Soga Shōhaku belongs to a group of eighteenth-century Japanese painters called “eccentrics” by virtue of their idiosyncratic painting styles (and often matching personalities). Here, Shōhaku’s blunt, bold brushstrokes, compressed angle of view, and dynamic contrast between the saturated black ink of the fronds and the pearl gray washes of the trunk and background make this painting of a palm tree seem to explode off the paper. Judging from the great number of surviving paintings, Shōhaku was prolific as well as innovative.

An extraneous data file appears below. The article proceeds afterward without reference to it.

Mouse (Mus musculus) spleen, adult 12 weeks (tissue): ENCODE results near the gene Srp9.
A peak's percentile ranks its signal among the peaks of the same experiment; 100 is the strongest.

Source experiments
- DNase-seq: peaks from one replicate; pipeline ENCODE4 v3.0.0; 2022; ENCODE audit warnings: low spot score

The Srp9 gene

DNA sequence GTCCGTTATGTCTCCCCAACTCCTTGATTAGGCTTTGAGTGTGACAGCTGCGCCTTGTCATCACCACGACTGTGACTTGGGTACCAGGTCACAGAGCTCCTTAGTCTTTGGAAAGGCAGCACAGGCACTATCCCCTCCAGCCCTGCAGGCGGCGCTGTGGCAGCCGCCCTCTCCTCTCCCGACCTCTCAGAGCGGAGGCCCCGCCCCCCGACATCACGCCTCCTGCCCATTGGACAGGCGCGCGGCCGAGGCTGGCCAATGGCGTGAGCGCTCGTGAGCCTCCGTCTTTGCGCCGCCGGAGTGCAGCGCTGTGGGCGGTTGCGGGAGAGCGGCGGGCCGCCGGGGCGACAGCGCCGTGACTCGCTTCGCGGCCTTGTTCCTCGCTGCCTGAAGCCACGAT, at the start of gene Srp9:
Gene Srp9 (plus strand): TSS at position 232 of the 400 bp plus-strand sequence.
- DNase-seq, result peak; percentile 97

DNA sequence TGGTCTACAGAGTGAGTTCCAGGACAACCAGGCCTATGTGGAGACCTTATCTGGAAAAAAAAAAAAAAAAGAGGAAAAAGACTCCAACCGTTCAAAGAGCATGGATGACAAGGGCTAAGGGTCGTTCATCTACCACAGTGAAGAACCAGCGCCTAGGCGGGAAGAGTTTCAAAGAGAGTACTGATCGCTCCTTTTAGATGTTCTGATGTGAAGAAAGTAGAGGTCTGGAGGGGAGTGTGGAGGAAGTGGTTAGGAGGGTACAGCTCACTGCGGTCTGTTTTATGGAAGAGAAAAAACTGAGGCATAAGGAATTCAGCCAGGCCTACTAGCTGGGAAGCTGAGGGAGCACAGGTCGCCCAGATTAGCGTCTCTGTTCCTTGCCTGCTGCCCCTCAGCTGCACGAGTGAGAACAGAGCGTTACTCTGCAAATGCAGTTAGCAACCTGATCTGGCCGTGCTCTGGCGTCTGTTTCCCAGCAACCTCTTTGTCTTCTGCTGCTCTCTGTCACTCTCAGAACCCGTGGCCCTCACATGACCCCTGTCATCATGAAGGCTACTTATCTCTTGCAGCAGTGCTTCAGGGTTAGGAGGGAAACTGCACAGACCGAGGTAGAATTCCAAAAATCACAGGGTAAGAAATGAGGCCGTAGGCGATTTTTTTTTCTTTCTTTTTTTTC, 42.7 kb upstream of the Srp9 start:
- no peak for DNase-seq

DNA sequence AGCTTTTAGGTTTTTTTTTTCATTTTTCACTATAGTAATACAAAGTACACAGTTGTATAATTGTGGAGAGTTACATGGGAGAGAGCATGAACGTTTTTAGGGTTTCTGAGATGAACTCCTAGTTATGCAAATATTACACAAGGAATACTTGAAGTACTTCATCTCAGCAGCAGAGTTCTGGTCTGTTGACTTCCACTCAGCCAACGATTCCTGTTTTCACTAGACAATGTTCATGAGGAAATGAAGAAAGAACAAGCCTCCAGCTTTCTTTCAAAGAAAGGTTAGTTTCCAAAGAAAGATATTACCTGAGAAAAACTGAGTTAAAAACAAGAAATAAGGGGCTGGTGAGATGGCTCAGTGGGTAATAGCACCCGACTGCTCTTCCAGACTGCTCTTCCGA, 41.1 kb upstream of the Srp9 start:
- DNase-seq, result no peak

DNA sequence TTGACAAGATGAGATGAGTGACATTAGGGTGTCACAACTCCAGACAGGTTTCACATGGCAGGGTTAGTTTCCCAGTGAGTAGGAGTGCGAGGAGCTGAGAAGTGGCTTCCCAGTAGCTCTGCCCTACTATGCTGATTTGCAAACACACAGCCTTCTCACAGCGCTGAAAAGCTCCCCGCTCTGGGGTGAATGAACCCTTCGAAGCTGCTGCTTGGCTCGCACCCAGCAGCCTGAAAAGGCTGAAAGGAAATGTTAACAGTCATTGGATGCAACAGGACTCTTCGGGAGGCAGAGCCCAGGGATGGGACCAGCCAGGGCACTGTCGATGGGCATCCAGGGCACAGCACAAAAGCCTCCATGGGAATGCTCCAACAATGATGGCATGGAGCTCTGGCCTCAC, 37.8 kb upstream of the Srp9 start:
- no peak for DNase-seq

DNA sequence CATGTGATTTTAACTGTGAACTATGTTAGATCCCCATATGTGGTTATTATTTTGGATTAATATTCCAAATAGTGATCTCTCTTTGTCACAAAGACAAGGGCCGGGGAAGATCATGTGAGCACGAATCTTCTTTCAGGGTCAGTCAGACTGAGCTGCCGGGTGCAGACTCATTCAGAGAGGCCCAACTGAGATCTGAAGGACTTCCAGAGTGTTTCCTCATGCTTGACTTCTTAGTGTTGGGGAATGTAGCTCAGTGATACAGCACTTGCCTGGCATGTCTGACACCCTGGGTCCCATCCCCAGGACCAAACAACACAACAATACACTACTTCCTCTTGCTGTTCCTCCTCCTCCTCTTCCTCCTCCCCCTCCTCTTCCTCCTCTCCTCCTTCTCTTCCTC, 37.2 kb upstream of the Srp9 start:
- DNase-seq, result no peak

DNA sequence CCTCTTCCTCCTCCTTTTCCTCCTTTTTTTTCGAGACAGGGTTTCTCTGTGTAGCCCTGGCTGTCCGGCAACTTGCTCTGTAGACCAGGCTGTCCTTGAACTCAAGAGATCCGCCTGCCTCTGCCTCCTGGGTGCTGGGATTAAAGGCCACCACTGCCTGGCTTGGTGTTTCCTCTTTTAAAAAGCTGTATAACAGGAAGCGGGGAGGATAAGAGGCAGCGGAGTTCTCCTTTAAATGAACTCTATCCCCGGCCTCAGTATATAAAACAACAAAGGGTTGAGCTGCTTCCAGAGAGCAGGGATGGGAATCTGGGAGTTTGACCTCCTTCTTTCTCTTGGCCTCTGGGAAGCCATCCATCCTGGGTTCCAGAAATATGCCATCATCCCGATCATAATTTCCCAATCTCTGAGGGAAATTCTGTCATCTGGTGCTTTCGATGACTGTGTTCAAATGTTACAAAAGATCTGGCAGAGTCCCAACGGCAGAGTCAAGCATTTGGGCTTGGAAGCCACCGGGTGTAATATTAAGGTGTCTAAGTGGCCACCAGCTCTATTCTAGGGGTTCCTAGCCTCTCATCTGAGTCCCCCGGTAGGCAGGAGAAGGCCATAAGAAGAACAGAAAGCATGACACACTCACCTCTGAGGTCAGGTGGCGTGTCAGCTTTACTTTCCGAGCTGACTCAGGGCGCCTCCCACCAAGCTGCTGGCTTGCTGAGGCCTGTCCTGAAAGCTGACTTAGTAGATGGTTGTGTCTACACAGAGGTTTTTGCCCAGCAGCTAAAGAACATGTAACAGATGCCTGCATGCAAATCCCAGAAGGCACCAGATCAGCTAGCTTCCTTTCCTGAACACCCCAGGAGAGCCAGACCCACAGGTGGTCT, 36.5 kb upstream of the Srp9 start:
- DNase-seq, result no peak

Soga Shōhaku (signed Kiyō)
Japanese (active Kyoto), 1730–1781
Ink on paper
83 x 26 1/4 in. (210.8 x 66.6 cm)
Sidney and Lois Eskenazi Museum of Art, 72.71.1